Senior leaders of Libya's ruling National Transitional Council (NTC) on October 18 held talks with visiting US Secretary of State Hillary Clinton who pledged efforts to help rebuild the war-torn country.
At a joint press conference in the capital Tripoli after their meeting, head of NTC's executive board Mahmoud Jibril said the two sides have agreed to form a high-level joint committee on bilateral relations on the new track.
Clinton, who arrived here on October 18 on an unannounced visit, said the committee is welcomed by the United States as it will "look at the priorities of the Libyans themselves have."
Confirming that the two sides are working together to return billions of dollars of frozen assets, Clinton said the first thing to focus on in Libya at the current stage is still security.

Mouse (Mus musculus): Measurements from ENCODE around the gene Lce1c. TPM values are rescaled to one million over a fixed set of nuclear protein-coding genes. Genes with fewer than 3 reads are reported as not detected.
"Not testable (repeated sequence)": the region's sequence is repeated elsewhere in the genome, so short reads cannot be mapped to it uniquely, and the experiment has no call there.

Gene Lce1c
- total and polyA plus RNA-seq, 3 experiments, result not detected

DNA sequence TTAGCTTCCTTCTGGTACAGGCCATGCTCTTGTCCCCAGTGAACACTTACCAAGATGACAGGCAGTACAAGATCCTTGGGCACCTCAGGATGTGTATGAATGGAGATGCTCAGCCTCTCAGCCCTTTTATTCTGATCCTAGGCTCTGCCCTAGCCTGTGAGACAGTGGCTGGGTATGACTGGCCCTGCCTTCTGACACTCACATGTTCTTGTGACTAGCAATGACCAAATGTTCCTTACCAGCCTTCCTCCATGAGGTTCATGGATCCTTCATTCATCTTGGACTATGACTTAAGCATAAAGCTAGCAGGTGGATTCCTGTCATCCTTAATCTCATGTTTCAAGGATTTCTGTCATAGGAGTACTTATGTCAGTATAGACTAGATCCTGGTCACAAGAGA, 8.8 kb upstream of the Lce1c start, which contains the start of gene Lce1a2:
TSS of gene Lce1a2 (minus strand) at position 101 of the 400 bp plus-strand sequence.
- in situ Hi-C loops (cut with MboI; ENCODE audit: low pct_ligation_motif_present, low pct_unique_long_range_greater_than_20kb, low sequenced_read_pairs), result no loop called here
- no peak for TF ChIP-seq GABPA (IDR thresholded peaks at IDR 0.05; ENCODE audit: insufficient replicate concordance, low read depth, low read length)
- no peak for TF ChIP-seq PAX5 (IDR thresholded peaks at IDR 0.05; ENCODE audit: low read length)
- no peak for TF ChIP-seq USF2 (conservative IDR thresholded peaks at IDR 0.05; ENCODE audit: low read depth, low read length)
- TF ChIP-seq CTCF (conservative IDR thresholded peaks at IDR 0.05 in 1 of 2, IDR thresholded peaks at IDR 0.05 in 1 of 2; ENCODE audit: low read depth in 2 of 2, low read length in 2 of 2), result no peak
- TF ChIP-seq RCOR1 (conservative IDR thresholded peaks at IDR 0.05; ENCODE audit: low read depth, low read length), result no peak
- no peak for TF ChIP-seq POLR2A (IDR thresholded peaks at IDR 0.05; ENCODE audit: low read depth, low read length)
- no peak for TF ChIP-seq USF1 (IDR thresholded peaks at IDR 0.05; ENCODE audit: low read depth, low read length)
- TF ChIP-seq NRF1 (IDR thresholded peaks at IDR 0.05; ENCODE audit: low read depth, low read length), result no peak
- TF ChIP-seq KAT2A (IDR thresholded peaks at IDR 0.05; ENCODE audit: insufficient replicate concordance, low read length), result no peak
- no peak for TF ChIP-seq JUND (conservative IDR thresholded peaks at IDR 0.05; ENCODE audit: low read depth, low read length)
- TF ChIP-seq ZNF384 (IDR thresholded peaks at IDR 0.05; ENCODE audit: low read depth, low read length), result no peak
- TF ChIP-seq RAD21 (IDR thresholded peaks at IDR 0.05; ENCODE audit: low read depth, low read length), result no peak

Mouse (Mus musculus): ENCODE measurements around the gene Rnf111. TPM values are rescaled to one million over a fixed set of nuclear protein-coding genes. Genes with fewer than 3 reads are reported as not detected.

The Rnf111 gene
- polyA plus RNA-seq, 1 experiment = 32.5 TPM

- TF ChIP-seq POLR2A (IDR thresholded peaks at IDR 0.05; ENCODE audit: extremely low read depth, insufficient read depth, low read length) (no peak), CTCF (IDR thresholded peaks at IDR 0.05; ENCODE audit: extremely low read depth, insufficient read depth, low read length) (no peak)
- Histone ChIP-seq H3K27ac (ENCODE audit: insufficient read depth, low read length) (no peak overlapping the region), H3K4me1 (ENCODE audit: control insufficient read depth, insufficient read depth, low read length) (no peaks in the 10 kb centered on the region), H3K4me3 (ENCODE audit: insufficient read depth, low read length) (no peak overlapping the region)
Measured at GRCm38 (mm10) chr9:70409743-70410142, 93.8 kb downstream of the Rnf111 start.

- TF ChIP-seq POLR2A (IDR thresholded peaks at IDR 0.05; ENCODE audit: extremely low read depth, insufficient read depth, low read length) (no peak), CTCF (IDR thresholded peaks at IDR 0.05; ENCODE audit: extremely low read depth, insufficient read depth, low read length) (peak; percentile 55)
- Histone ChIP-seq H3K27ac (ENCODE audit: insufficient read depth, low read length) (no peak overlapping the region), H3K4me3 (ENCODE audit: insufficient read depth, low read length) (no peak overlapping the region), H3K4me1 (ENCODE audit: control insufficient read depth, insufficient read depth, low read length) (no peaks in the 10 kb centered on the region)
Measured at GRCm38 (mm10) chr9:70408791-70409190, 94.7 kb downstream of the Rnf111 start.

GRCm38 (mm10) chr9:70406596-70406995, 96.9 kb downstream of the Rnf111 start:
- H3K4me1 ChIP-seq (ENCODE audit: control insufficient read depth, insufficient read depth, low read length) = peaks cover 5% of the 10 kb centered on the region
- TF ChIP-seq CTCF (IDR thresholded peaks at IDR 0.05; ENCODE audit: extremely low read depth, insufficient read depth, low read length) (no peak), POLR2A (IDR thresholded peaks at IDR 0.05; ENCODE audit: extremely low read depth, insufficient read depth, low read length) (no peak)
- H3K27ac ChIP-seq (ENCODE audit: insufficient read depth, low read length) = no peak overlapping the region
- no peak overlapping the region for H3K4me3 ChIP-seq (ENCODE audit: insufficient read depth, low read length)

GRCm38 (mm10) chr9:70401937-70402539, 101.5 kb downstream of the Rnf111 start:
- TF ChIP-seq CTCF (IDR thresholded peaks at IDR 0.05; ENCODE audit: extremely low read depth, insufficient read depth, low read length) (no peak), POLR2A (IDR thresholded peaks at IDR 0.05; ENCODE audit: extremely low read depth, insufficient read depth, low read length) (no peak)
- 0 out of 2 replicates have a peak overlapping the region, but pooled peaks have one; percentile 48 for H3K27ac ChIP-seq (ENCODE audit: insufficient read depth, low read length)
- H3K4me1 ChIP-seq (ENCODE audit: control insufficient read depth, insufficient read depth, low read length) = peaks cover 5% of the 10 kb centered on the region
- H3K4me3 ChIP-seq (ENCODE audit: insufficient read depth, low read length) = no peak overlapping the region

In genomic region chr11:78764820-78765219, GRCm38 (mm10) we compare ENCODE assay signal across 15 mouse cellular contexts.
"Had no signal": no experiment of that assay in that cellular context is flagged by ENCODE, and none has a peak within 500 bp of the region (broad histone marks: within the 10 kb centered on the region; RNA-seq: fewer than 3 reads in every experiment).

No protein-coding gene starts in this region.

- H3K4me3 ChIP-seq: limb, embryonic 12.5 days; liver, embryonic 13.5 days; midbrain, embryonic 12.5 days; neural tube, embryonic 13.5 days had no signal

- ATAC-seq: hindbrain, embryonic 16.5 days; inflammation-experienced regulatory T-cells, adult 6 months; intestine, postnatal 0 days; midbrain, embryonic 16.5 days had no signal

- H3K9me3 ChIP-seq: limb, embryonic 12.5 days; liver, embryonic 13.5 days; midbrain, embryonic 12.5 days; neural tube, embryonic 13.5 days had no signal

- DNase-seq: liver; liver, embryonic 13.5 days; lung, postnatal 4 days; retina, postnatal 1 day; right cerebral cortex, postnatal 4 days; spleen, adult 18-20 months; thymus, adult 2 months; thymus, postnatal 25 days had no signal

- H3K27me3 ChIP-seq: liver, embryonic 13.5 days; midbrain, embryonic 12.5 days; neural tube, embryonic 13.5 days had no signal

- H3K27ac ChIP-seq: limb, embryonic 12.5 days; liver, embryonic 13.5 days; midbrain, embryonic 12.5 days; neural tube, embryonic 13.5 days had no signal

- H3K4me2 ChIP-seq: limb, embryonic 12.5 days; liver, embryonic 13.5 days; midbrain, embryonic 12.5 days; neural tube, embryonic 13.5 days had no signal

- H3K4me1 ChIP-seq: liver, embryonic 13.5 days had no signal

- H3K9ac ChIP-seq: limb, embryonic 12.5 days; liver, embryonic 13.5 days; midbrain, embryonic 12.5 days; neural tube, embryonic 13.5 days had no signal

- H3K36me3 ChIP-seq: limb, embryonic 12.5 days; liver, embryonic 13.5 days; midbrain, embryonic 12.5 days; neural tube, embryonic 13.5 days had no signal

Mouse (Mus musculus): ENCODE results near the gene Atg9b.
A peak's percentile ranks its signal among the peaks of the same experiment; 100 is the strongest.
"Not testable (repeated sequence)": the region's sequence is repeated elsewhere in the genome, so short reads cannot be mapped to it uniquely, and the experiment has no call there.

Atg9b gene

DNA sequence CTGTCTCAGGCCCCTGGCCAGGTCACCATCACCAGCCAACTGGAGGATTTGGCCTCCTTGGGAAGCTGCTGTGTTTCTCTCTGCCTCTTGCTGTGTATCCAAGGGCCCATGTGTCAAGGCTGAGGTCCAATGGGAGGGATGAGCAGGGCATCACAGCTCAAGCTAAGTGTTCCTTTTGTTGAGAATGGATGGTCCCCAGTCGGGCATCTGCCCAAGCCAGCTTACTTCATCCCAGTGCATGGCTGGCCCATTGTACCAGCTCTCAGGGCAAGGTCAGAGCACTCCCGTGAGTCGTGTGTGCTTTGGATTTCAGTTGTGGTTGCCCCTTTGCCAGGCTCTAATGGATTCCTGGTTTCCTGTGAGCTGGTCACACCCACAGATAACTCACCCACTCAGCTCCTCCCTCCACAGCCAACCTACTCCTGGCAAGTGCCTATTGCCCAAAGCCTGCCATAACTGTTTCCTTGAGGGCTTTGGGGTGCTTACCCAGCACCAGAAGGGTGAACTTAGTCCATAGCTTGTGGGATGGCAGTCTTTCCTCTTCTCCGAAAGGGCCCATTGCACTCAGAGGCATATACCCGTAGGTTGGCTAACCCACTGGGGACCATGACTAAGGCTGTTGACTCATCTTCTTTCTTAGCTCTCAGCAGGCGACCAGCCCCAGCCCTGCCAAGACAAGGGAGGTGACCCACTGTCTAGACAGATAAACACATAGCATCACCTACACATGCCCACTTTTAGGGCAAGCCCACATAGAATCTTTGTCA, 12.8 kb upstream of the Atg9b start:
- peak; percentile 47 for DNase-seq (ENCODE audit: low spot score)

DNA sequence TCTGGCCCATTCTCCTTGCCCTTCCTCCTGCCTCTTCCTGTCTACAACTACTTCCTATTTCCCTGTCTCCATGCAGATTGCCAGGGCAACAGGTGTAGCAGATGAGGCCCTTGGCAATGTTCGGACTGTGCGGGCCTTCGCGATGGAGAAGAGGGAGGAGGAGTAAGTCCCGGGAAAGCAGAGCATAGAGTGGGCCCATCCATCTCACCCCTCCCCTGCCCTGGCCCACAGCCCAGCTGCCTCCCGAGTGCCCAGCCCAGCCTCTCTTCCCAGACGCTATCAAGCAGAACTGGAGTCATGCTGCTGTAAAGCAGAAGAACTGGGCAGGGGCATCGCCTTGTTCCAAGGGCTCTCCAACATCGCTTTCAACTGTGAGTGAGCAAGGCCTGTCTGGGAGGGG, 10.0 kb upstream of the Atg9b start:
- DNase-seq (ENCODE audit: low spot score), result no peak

Also, Clinton pointed out the importance of unifying the militias under national command. She said members of all militia must "see the benefit of joining the new government."
Meanwhile, Washington will extend economic cooperation with Tripoli, enhance educational and cultural exchanges as well as civil society engagement, said the US secretary of state, who also vowed to send some of the seriously injured in the war to specialized medical facilities in the United States.
But the two sides seem yet to reach consensus on the Lockerbie case, in which a Libyan convict was involved.
Clinton's visit, after the one made by British Foreign Minister William Hague on October 17, came as the Libyan NTC fighters are striving to conclude the siege of remnant pro-Gaddafi forces in their last hideouts in Bani Walid and Sirte.